We are in for a rare sight in our morning sky in June.
We will not only see the five planets visible to the human eye – Mercury, Venus, Mars, Jupiter and Saturn – but also Uranus and Neptune.
Uranus and Neptune can be viewed with binoculars or with a small telescope. Best dates for viewing will be June 16-27. The Moon joins this phenomenal sight from June 18-27.
We also will enjoy a visit from asteroid Vesta. The real thrill will be that the five visible planets will be stretched across the ecliptic in the correct order from their distance from the Sun. The planets will be spread along a 106-degree line of the ecliptic.
The ecliptic is the imaginary line in the sky that marks the path of the Sun. It traces out the apparent annual motion of the Sun across the sky. The planets orbit in approximately the same plane as Earth, so they appear along the ecliptic. So, we will be able to see how the visible planets are lying along the ecliptic in our June predawn sky.
As we head into June, Venus, Mars, Jupiter and Saturn continue to put on a spectacular show in the predawn sky. Mercury will be too faint to see in early June, but brightens to magnitude 1.0 on June 11, to 0.5 on June 16, 0.0 on June 21 and -0.7 by month’s end. Mercury reaches greatest western elongation or distance from the Sun on the sky’s dome on June 16 and rises a little before 5 am That will give us 30 minutes of viewing before morning twilight interferes. The Sun rises just before 6 am Mercury can be found about 10 degrees to the lower left of Venus. You might need binoculars.
The best morning to take in this rarity is June 24, 50 minutes before sunrise, which is 5:54 am The Moon will be positioned between Venus and Mars. So, the visible object lineup will be Mercury, Venus, the Moon, Mars, Jupiter and Saturn. The magnitude of each planet is: Mercury -0.1, Venus -3.9, Mars,0.5, Jupiter -2.4, and Saturn 0.5.
Magnitude is the measure of apparent brightness of a celestial object. The lower the value, the brighter the object hence, Venus is the brightest. Set your alarm and enjoy this rare sight!
The world’s largest and most powerful space telescope, the James Webb Space Telescope, has entered the homestretch of its commissioning. Engineers are in the final tweaking stage to the instruments. We may see the first images by late June!
Night Sky for June
Planets and the Moon:
There will be no visible planets again this month in the evening sky. Saturn rises after 1 am and shortly after midnight by mid-June. Saturn reaches a stationary point on June 5 and begins retrograde motion. Jupiter and Mars rise together in the eastern sky on June 1, soon after 2:30 am The pair stand less than two degrees apart, and Jupiter will be brighter. Jupiter and Mars will begin to drift apart each day in June. Jupiter rises before 1 am at the end of June. Neptune rises after 2 am in early June and after midnight in late June. Early June will be the best time to locate Neptune. Locate Jupiter and look westward to find the 4th magnitude star, Phi Aquarii. Neptune will be between these two objects. Venus rises before 4 am every month and crosses the constellation Aries, the Ram to Taurus, the Bull, midway through June. Best time to locate Uranus will be on June 24 when it is 6 degrees east of the Moon. The Moon pairs with each planet in the morning sky from mid to late June. Pairings will be Saturn on June 18, Jupiter on June 21, Mars on June 22, Venus on June 26 and Mercury on June 27. We celebrate the Summer Solstice on June 21 at 5:14 am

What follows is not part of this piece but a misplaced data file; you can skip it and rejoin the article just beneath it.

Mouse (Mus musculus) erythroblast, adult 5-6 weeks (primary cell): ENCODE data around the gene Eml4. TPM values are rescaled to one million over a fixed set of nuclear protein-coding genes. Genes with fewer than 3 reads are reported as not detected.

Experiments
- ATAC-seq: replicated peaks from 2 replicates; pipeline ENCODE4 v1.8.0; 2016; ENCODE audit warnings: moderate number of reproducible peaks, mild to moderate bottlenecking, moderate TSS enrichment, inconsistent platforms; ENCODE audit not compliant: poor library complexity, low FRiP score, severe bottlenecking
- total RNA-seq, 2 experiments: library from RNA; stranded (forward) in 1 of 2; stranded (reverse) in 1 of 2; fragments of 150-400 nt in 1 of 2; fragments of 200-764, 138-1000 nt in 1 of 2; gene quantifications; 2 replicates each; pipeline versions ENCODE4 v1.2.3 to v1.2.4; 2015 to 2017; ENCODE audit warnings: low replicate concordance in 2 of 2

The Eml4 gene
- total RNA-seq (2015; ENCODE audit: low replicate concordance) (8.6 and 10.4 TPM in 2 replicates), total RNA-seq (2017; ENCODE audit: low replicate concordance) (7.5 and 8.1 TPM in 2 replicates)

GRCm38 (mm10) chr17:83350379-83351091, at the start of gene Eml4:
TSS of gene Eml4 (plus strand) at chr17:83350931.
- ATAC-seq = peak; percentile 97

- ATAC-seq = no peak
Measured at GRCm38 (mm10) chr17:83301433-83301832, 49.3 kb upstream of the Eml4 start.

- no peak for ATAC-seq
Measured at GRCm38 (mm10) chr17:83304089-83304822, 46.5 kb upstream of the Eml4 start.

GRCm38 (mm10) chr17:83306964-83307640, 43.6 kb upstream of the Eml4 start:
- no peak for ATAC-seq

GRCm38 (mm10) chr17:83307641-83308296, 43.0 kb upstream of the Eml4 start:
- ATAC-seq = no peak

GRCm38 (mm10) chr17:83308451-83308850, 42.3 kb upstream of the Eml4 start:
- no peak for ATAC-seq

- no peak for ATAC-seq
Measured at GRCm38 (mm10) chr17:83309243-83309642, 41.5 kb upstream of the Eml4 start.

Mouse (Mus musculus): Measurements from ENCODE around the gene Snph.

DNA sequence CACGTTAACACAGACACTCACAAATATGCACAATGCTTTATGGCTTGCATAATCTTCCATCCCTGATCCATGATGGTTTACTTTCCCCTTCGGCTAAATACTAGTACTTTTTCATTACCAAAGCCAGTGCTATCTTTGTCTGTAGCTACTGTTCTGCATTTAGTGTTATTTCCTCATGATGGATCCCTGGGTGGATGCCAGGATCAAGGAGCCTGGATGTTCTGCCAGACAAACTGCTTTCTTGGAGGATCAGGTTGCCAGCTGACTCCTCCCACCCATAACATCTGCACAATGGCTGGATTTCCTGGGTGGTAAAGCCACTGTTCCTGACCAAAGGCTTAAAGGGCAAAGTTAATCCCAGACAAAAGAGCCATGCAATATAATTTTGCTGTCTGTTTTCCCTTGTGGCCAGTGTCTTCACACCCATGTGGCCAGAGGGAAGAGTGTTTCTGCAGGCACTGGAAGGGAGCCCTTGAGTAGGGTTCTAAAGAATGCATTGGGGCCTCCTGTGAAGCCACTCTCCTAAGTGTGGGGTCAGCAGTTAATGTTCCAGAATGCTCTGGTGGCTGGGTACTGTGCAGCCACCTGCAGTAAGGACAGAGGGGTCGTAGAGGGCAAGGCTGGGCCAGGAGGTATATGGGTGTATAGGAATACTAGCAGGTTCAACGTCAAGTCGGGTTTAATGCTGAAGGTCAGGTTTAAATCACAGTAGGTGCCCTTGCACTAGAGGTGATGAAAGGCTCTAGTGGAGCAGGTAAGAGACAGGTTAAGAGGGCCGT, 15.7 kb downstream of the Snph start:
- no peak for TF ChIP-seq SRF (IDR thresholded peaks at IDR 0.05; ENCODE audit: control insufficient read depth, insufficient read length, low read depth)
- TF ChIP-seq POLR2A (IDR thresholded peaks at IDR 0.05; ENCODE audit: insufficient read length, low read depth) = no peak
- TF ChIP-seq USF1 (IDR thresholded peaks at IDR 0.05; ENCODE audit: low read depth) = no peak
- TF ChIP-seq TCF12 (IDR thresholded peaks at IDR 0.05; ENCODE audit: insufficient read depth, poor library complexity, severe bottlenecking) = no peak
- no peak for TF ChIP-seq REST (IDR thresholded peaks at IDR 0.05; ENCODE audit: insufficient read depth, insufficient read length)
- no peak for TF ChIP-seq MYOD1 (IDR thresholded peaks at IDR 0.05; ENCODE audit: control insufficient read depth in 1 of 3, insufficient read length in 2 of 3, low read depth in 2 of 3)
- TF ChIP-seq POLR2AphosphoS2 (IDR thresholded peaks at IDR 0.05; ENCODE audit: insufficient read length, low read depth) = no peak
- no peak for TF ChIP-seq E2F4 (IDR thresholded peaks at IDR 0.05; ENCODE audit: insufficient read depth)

West– The two stars that look identical, Castor and Pollux, are part of Gemini, the Twins. The star Capella, is to the right of Gemini and the star Procyon, is to the left of Gemini. Above Gemini you will see the shape of a backwards question mark, which is the head of Leo, the Lion.
North– The Big Dipper is high in the sky. Following the two stars at the end of the cup to the next bright star, Polaris, or the North Star. The constellation Cassiopeia, the “W” shape is below Polaris.
East– Head back to the cup of the Big Dipper. Now, arc off the handle of the Big Dipper to the bright yellow, orange star Arcturus. Look right for the bright blue, white star, Spica. Just below Arcturus, is a semi-circle of stars, the Northern Crown or Corona Borealis. Continue down and to the left, you will see a keystone or crooked square shape, which is the body of Hercules. The bright blue, white star down and to the left is Vega, which is part of the Summer Triangle. To the right of Hercules is a red, orange star, Antares, which is the heart of Scorpius.
Binocular Highlights – In the western sky, scan up and left of Gemini, the Twins. There you will find the Beehive Star Cluster. Continue to scan, up through the head of Leo (backwards question mark). Halfway to the bright star Arcturus you will see another star cluster, Coma Berenices. Find Hercules and scan around the part of Hercules that faces Corona Borealis. You will see a fuzzy object which is the finest globular star cluster in the northern skies!
For further night sky details, maps and audio, visit my website www.starrytrails.com.
Visit Hoover Price Planetarium
Starting May 31, there will be daily planetarium shows from Tuesday through Saturday. Visit www.mckinleymuseum.org for show dates and times. Planetarium shows are free with museum admission. Seating is limited and will be on a first-come, first-serve basis. The planetarium is located inside the McKinley Presidential Library & Museum, 800 McKinley Monument Drive NW, in Canton. For more information, call the museum at 330-455-7043.
George is Digismak’s reported cum editor with 13 years of experience in Journalism